What the beautiful Netflix show Merlí is right about HIV and young men

As World AIDS Day approaches December 1, the good news is the miracle of antiviral treatments and PrEP means fewer people are contracting HIV or dying from the disease.

However, an estimated 1.5 million people globally will be infected with the virus this year, many unaware of their condition. Pockets of gay men around the world remain vulnerable.

The hit drama Merlinon Netflix, tackled that issue in the final season, joining shows like It’s a sin, Angels in Americaand The real world with Pedro Zamora in shaping our understanding of HIV.

Creator Hector Lozano’s Spanish-language hit tells the story of Pol Rubio (Carlos Cuevas), at the center of a group Philosophy students and their teachers at a secondary school and university in Barcelona. Over five seasons, they come to terms with growing up and aging through the lens of the Great Philosophers.

For heartbreaking Pol, in the final season, that means confronting the very real dangers HIV still poses to sexually active men who have sex with men.

Here are three things Merlin was right about an HIV-positive diagnosis, 40 years after the start of the AIDS epidemic…

1. The shock and the horror

Pol is sexy and smart, someone all the girls want to be with, and the guys want to be just like – and into Merlins universe, also wants to be with. He’s a player, and over the course of the show evolves from hook-ups with girls and a semi-relationship with his philosophy professor’s son to a more queer sexual identity, but on the DL. Just as he’s coming to terms with his attraction to men, he learns from a one-night stand that he’s been exposed to HIV a year and a half later. He is sure that he is unaffected: he is actually straight and a top with other menand beyond the scope of a ‘gay plague’.

Spoiler alert: A pharmacia test reveals him to be positive, a nightmare scenario for the machismo golden boy, who is almost certain the result is a death sentence.

2. Knowledge is power

The noise of his test result prevents Pol from hearing the pharmacist’s assurances that HIV is treatable and he is consumed with guilt and shame. He hides the diagnosis from family and friends, and from the young man in college who will help reconcile his masculinity with his sexual orientation. At the same time, he gets a job at a local gay cabaret, where the owner, who has christened the chiseled Pol ‘Apollo’, feels the philosophy student’s anguish and shares his own experiences through life’s wars as HIV positive. gay man. Everything will be fine, he has been thriving with HIV for years. With that cross-generational connection, “Apollo” begins to empathize with the men who came before him, and begins to see his future more clearly. It is bright and full of love.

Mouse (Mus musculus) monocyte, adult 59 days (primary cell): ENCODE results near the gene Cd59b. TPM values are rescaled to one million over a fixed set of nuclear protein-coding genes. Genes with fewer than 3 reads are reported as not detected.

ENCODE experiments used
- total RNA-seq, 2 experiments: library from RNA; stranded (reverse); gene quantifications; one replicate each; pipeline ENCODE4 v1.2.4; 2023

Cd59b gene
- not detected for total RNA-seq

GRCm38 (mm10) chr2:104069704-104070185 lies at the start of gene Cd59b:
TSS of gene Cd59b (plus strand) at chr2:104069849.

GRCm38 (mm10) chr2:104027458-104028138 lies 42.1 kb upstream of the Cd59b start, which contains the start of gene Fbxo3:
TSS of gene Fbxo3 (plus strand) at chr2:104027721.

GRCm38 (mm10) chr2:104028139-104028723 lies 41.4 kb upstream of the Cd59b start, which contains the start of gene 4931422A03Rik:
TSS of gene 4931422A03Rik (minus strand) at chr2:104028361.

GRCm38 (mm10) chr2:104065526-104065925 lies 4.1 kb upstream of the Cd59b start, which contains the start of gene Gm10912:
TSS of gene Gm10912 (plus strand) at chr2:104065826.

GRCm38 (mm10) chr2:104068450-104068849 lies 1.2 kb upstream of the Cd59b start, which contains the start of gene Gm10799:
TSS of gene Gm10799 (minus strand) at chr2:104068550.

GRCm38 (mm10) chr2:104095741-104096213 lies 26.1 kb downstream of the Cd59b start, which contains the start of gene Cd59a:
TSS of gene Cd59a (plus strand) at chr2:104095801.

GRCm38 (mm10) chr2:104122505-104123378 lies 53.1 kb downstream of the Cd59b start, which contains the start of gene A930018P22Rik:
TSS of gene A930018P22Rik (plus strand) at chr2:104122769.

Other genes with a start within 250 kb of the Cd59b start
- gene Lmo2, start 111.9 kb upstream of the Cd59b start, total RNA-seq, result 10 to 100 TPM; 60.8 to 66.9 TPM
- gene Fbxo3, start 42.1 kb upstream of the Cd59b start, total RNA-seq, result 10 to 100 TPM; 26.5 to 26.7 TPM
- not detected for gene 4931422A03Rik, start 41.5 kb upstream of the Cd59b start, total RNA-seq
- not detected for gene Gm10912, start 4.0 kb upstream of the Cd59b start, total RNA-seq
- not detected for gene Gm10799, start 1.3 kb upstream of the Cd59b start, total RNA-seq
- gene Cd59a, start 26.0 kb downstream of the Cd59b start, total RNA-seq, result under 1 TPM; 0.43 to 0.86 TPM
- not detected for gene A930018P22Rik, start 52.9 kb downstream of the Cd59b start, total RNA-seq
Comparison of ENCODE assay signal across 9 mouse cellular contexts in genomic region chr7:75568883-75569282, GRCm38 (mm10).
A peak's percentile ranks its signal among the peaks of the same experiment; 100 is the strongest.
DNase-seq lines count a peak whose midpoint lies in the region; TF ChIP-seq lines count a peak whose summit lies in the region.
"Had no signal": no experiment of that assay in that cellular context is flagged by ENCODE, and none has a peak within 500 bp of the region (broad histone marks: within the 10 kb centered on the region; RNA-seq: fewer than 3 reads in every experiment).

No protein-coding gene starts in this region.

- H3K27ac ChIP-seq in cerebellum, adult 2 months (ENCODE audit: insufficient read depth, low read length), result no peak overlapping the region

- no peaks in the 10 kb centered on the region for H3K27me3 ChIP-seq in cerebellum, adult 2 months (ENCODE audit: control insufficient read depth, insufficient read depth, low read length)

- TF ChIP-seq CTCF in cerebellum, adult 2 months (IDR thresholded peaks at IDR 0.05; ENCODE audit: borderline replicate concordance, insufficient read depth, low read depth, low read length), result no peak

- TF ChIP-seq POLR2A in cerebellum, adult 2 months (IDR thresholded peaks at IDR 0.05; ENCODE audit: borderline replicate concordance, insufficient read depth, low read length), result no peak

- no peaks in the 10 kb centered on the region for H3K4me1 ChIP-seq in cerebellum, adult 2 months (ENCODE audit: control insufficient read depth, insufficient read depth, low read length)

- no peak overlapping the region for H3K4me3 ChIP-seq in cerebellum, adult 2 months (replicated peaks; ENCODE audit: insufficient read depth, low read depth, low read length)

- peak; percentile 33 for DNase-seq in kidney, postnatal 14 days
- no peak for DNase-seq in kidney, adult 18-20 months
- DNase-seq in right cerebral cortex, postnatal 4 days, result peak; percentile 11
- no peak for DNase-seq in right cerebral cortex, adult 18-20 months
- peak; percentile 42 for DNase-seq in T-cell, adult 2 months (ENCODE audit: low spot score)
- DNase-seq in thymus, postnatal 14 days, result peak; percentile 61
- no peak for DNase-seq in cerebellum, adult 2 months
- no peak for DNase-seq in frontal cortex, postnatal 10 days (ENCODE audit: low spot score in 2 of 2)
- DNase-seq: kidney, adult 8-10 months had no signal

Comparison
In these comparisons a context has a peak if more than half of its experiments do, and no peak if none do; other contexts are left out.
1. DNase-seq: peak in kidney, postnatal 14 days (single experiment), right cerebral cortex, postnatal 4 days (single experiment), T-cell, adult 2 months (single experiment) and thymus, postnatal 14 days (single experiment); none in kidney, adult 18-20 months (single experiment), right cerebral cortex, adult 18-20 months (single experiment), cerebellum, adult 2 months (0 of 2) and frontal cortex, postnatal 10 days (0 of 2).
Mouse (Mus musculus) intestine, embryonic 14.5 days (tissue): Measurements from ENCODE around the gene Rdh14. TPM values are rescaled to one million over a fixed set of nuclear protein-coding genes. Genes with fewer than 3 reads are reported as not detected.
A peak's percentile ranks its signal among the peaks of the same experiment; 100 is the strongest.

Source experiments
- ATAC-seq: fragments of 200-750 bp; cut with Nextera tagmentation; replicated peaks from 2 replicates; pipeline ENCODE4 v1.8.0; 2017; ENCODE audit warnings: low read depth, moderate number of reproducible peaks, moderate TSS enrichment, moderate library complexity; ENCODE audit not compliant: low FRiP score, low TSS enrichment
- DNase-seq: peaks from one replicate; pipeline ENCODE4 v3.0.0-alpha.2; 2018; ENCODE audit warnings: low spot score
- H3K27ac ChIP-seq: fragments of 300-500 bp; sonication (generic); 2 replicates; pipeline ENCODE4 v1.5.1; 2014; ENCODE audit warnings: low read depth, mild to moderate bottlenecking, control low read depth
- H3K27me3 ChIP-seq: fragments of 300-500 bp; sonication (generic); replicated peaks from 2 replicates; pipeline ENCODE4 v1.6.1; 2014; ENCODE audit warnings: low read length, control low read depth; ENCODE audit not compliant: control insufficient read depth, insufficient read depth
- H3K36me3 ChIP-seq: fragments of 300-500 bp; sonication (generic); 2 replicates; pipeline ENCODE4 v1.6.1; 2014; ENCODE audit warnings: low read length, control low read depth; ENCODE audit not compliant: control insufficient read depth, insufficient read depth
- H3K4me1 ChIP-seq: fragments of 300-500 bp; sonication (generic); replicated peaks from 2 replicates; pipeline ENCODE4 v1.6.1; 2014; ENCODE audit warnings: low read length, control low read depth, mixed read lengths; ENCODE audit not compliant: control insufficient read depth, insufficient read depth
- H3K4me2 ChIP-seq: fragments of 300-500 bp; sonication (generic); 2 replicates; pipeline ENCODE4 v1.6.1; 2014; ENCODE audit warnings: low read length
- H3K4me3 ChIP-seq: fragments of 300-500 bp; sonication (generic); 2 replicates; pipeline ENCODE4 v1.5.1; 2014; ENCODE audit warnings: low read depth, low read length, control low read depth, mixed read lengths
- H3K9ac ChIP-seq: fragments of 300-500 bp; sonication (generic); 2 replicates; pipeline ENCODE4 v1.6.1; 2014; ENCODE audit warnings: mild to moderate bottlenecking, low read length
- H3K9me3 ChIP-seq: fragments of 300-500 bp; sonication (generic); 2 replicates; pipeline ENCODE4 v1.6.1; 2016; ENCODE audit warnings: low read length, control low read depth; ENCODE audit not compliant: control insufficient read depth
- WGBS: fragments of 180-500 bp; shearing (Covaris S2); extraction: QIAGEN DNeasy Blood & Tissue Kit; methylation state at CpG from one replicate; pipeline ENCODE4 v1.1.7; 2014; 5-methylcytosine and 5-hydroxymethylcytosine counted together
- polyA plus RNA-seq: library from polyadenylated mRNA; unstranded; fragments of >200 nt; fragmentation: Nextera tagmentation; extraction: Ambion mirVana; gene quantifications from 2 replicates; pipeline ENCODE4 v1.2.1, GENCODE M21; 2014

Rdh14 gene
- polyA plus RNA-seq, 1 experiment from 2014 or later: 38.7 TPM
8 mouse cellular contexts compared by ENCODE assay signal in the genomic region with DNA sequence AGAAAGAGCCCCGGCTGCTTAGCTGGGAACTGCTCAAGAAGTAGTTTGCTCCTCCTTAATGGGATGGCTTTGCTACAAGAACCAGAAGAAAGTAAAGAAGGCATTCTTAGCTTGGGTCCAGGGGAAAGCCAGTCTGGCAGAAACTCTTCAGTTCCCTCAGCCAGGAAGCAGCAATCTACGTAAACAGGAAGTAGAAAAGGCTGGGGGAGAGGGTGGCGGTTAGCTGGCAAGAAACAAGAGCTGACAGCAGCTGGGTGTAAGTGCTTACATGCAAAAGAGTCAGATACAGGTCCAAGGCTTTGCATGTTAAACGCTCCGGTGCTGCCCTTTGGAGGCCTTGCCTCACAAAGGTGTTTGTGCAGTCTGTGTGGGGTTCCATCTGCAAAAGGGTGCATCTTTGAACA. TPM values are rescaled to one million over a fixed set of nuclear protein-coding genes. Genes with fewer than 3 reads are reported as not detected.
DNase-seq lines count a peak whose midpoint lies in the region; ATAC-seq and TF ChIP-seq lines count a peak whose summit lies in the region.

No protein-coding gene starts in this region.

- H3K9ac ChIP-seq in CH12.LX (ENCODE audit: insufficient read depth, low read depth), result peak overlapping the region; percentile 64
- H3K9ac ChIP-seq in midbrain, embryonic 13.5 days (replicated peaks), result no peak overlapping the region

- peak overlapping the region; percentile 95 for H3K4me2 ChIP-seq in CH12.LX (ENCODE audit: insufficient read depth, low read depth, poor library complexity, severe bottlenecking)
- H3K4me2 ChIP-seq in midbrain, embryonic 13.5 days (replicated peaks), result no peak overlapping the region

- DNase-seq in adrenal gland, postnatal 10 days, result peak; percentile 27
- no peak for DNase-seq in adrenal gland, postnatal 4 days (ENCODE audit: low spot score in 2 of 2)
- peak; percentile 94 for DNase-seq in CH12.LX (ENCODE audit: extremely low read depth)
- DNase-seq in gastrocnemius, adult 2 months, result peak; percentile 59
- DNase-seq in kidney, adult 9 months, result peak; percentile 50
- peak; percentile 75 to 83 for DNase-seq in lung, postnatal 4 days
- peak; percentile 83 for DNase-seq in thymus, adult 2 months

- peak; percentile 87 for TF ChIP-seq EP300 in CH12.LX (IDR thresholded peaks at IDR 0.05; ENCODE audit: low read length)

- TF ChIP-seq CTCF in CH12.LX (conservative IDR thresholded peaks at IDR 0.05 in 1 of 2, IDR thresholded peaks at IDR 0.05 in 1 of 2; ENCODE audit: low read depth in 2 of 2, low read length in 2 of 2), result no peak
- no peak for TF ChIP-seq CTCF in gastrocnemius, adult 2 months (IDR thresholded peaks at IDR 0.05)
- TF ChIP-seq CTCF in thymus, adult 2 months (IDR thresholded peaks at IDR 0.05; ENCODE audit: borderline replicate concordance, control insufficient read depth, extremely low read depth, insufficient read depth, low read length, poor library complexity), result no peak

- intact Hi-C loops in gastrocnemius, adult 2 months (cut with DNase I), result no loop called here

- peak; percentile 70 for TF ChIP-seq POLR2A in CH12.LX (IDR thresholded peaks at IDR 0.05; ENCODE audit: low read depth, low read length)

3. PrEP is not the only precaution

Due to the great success of HIV treatment options and prophylaxis, some sexually active people have become complacent about the disease and its life-changing effects. Pockets of men who have sex with men have no access to information for PrEP. Pol became HIV positive because he thought he was immune to a virus that doesn’t affect people like him. It is revealed that he did not use a condom in that encounter with a sexy fellow student, and was unaware of his partner’s status or history. The shock of his diagnosis is partly an admission of a lack of awareness. He has to come out to his concerned working-class father and friends. It also affects his relationship with an older handsome man he falls in love with: how can anyone trust him after putting himself in danger?

But with time and support, Pol comes to forgive himself and acknowledge his new reality, with a new love that accepts him as he is.

Accepting responsibility for his actions and his future is key for Pol to accept living with HIV. This year’s World AIDS Day theme, “Putting Ourselves to the Test: Achieving Equity to End HIV,” reminds us that we all have a responsibility to help break down the differences and inequalities that create barriers raises for HIV testing, prevention and access to HIV. HIV care, and to make HIV something to be remembered.

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